The Rise of NFTs and ‘Crypto-art’

4 min to read

Imagine being able to sell a gif, a virtual cat or even a Tweet which had its originality digitally guaranteed.

NFTs – or non-fungible tokens – are the latest hot property in the cryptocurrency market, and they’re changing the way some freelance artists make money from their creations.

An NFT can be anything digital, from a song to an image, but they’re made – or ‘minted’ – in such a way that their authenticity is guaranteed. This allows an artist to sell an original of their digital creation to buyers forpotentially huge sums.  

Crypto for artists

The rise of cryptocurrencies such as Bitcoin in recent years has led to anexplosion of virtual methods of exchanging funds for services.

Bitcoin is a digital token, virtual money, and its ownership is recorded on a Blockchain – a kind of ultra-secure database which can’t in theory be altered by a third party.

Each Bitcoin is interchangeable – they are ‘fungible’ – much as one pound coin looks the same as another, so does one Bitcoin hold the same value asanother Bitcoin.

What’s different about an NFT is that each one is by definition unique, or at the very least, in limited supply. They are not interchangeable with each other like Bitcoins. They are ‘non fungible’.

This allows the artist to create NFTs of images, music, or virtually anything that’s digital and give it an inherent value by selling it as the original or limited edition version.

Imagine, for instance, if the Beatles created an NFT of the first recording of Rubber Soul. Just as once the physical record itself would have had value that would be prized by a collector, so too could they sell a digital version tha twould be just as valuable (in theory).

“A simple way of thinking about NFT is in terms of digital ownership” said Moogz –AKA Matthew O’Donnell – an ethical hacker and artist who uses them.

“If we register a domain name, we own it and we can sell it if we wish; the same rules apply to NFTs.”

Big money

Like the crypto industry itself, there are those who dispute whether the potential usefulnessand value of NFTs are being somewhat overstated. But the fact remains that people are prepared to pay huge amounts for them.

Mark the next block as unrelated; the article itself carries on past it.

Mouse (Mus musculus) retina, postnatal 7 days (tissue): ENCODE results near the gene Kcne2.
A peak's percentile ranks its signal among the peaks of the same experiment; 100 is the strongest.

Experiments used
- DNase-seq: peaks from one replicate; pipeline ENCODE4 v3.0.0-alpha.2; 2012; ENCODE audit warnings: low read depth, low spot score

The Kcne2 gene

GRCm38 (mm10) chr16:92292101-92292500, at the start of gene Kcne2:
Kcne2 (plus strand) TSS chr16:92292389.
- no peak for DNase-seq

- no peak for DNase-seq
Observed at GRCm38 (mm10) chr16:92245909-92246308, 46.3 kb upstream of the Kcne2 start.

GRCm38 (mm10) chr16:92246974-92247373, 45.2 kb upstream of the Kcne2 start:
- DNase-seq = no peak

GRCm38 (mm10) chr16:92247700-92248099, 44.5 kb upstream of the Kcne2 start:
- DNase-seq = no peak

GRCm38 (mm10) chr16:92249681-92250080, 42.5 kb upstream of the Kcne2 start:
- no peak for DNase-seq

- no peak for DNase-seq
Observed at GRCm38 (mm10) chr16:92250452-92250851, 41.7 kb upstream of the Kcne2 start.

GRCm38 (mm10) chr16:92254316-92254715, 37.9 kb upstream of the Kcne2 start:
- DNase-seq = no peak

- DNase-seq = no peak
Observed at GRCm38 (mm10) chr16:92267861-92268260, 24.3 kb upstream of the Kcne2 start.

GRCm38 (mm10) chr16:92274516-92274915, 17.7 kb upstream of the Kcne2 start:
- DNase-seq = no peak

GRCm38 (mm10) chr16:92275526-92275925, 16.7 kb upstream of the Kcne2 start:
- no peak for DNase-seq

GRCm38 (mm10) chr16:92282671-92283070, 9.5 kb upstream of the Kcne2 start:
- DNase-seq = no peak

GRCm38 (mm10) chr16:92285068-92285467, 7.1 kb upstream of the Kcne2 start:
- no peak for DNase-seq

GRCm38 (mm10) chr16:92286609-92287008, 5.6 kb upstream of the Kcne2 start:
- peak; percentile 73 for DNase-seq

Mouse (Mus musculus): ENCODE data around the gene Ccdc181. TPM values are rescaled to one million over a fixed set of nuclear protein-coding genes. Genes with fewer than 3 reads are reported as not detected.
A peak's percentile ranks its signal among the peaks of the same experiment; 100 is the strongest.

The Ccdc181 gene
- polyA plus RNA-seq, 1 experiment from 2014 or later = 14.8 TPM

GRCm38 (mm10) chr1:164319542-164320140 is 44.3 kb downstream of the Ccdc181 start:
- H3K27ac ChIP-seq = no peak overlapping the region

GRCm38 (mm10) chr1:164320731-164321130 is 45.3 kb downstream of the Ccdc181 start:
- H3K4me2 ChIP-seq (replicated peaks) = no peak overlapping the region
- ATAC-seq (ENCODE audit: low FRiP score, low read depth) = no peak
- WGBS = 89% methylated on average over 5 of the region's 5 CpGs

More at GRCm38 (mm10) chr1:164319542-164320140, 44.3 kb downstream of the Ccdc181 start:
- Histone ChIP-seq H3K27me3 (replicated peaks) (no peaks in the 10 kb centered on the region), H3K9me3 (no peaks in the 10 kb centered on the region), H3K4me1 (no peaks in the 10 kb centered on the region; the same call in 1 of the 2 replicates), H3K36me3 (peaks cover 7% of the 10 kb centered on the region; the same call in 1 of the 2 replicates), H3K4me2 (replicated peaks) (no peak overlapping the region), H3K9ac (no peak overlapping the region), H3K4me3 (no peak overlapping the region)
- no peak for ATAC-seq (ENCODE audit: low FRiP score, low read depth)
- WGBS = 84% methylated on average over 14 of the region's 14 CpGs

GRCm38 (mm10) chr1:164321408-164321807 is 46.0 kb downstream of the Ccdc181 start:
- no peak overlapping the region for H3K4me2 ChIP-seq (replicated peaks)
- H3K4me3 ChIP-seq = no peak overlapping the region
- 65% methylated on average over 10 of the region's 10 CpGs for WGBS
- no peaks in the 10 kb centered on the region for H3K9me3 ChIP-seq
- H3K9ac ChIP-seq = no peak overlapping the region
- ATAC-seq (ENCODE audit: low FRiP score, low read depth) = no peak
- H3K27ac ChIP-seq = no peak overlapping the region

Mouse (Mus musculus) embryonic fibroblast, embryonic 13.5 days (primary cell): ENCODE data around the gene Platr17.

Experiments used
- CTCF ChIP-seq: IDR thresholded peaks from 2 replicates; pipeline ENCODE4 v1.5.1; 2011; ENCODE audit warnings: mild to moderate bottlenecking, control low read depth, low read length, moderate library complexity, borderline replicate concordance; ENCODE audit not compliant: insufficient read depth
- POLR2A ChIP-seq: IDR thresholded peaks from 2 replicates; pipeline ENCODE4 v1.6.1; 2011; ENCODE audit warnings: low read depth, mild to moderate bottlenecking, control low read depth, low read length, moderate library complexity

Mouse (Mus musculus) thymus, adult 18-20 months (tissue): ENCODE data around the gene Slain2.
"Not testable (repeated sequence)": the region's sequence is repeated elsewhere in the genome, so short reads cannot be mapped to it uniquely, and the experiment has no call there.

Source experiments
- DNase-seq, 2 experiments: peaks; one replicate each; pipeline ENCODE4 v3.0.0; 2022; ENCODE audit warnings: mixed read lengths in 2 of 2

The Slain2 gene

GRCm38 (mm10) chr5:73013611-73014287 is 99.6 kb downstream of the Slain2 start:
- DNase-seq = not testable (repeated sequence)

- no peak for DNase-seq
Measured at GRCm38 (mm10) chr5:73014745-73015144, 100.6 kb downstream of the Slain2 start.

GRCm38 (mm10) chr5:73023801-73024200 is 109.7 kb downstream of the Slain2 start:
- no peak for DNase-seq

A 50-second video by Grimes sold for $390,000, while $6.6 million was spent on a video by Beeple.

Nyan Cat was also sold as one and Jack Dorsey, the founder of Twitter put an autographed tweet up for sale which went for $2.9 million.

For artists, NFTsgive them the chance to sell work that there may not be a big market for. Being able to sell a gif hasn’t always been a realistic prospect. But if you’re a digital artist, you could create a gif which may have otherwise gainedpopularity online but wouldn’t have earned you any money. By selling it asan NFT though, the buyer knows they have something unique – an original versionof that gif, or one that’s in limited production – and this gives it added value.

NFTs also have an additional bonus in that you can activate a feature which gives you apercentage every time it changes hands. This has opened up a whole new world of art selling, one which the traditionalistsin the industry are still trying to figure out.

 “Right now, the wider art world is trying to figure out how the two distinct spheres of traditional and crypto art will intersect.” Moogz said.

 “In terms of my work as an artist and curator, NFTs remain the option for a digital artwork to be sold.”

A growing market

Just as the rise of Bitcoin and other crypto has led to a surge in people looking to invest and hopefully reap the benefits down the line if it gains ground, so too have NFTs attracted their own interested parties.

“We are seeing a new breed of crypto-aware collectors – and artist themselves becoming the most prolific collectors – which has potential to further fracture the traditional artworld collector and the crypto-art collector.” says Moogz.

NFT trading

For freelance artists, there are several marketplaces centred around NFTs which let you buyand sell, such as OpenSea, Rarible and Nifty Gateway.

For freelancers who want to put creative work up for sale as an NFT, it is worth considering that it is not free to create one and there is an upfront cost requiring the purchase of Ethereum – a type of technology used to send cryptocurrency – to ‘mint’. ‘Minting’ is the creation of the NFT itself and that cost is called a ‘gas fee’. 

The cost varies depending on the market but there are websites which can provide a guide on prices in various marketplaces.

Just a passing fad?

Ever since the days of the dot com boom and bust, scepticism has prevailed in some quarters about whether new waves of technology are being over hyped.

But despite a deluge of interest in the past year about NFTs, for many creative freelancers who use them – there’s nothing so ‘new’ about this so-called ‘newfad’.  

Moogz said: “The explosion of NFT this year has seen a lot of exposure for the crypto-art community which has been active for years until now; it’s this exposure which has led to the broader interest from outside that community.”

He added: “The fad aspect would relate to whether the mainstream remain interested, however, the crypto-art community – both creators and collectors – have been vivaciously operating for several years now. 

“Those original players are not going to lose interest, but we will see how themainstream continues to respond over time. Time will tell!”